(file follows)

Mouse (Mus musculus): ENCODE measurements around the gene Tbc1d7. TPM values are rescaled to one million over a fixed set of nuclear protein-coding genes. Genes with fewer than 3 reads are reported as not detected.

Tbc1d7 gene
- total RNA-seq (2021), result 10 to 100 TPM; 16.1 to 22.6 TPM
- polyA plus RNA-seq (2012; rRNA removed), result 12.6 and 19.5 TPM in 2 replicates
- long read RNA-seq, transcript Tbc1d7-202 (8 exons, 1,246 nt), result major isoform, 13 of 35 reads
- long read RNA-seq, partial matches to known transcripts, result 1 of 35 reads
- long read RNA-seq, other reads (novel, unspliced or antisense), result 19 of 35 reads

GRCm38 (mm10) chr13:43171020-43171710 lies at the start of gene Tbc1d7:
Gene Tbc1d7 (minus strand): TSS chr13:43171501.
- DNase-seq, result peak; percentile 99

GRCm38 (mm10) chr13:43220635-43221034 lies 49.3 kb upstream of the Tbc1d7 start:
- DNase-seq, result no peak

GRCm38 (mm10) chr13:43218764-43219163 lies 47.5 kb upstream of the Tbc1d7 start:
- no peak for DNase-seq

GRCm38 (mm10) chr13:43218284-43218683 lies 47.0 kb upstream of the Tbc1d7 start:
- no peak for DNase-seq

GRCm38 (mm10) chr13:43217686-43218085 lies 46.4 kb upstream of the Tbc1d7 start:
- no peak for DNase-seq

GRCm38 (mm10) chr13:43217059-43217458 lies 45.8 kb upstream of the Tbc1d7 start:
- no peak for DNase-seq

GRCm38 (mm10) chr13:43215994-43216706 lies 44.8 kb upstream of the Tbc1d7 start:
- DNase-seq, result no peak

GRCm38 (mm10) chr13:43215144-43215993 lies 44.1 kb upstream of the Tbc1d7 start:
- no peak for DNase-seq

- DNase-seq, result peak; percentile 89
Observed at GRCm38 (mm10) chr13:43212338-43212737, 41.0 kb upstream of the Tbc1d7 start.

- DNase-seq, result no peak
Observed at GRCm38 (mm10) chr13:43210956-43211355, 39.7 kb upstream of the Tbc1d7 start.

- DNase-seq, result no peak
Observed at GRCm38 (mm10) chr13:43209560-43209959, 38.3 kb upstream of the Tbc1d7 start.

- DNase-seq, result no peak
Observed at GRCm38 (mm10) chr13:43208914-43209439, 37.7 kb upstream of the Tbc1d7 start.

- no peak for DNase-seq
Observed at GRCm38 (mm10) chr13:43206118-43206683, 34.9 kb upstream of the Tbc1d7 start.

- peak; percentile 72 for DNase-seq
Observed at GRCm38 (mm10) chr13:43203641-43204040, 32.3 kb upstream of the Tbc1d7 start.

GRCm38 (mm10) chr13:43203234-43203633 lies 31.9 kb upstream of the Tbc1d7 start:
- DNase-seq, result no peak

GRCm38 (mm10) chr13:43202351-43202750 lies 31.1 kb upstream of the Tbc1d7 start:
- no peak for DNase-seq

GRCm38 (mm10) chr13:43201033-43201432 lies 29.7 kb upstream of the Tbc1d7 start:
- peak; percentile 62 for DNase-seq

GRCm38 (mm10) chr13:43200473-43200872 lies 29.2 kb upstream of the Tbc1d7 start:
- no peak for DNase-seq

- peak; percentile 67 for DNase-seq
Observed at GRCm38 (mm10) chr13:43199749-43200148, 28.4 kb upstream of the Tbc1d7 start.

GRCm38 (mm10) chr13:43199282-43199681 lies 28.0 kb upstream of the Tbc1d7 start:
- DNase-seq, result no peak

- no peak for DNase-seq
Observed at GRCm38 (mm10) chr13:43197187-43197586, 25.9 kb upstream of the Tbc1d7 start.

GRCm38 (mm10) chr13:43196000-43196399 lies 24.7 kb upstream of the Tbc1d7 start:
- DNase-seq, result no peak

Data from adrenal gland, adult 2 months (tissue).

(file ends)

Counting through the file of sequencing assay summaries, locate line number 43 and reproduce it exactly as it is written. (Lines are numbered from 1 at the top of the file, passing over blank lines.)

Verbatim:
GRCm38 (mm10) chr13:43200473-43200872 lies 29.2 kb upstream of the Tbc1d7 start: